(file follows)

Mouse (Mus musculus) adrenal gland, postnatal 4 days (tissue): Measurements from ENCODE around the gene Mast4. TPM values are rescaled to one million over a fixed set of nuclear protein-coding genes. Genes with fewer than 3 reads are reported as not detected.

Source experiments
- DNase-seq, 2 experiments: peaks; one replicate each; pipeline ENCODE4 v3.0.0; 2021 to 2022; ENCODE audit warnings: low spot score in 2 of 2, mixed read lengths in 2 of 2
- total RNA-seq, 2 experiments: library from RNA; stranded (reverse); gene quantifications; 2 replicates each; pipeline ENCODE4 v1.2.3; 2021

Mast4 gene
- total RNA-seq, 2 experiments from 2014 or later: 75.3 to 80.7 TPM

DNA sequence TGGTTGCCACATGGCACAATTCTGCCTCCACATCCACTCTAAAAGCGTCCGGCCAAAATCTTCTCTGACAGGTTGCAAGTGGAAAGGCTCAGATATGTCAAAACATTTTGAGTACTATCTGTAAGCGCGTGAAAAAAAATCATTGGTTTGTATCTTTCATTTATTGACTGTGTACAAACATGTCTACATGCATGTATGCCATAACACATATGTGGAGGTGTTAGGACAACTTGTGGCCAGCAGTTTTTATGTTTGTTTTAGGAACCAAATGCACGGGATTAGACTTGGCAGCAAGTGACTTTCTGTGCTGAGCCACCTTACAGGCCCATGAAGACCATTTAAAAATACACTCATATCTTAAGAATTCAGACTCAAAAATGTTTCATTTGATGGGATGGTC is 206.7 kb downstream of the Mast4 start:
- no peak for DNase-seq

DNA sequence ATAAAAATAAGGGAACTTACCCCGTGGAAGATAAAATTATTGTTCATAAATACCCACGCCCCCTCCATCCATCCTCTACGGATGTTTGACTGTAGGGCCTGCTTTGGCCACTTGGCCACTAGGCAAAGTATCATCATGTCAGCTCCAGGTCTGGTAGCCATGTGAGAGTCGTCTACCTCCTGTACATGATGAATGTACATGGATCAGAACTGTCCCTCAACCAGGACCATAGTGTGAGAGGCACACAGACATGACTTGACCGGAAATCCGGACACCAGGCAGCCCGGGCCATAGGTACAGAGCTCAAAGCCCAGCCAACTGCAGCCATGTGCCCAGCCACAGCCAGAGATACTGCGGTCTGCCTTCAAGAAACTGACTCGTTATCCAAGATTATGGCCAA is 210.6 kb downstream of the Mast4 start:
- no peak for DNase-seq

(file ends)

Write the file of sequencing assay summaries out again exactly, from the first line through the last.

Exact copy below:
Mouse (Mus musculus) adrenal gland, postnatal 4 days (tissue): Measurements from ENCODE around the gene Mast4. TPM values are rescaled to one million over a fixed set of nuclear protein-coding genes. Genes with fewer than 3 reads are reported as not detected.

Source experiments
- DNase-seq, 2 experiments: peaks; one replicate each; pipeline ENCODE4 v3.0.0; 2021 to 2022; ENCODE audit warnings: low spot score in 2 of 2, mixed read lengths in 2 of 2
- total RNA-seq, 2 experiments: library from RNA; stranded (reverse); gene quantifications; 2 replicates each; pipeline ENCODE4 v1.2.3; 2021

Mast4 gene
- total RNA-seq, 2 experiments from 2014 or later: 75.3 to 80.7 TPM

DNA sequence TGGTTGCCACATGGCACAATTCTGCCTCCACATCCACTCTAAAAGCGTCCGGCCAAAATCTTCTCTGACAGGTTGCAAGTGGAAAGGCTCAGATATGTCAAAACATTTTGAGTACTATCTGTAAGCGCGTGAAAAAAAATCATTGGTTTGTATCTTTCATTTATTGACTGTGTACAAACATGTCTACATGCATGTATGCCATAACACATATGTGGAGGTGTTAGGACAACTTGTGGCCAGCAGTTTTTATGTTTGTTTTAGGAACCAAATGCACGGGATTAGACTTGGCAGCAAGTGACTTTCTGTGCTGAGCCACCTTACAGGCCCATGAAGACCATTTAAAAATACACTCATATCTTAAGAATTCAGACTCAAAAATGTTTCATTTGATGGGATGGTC is 206.7 kb downstream of the Mast4 start:
- no peak for DNase-seq

DNA sequence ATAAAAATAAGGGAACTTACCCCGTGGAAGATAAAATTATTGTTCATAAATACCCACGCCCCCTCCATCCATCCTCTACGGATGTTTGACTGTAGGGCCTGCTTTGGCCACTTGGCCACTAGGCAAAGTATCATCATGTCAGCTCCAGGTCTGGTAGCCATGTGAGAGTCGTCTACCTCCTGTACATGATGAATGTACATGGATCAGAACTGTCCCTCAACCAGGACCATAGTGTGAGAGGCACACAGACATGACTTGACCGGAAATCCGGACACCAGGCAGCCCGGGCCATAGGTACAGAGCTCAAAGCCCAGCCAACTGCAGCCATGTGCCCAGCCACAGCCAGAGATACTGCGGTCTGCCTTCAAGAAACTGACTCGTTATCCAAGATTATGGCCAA is 210.6 kb downstream of the Mast4 start:
- no peak for DNase-seq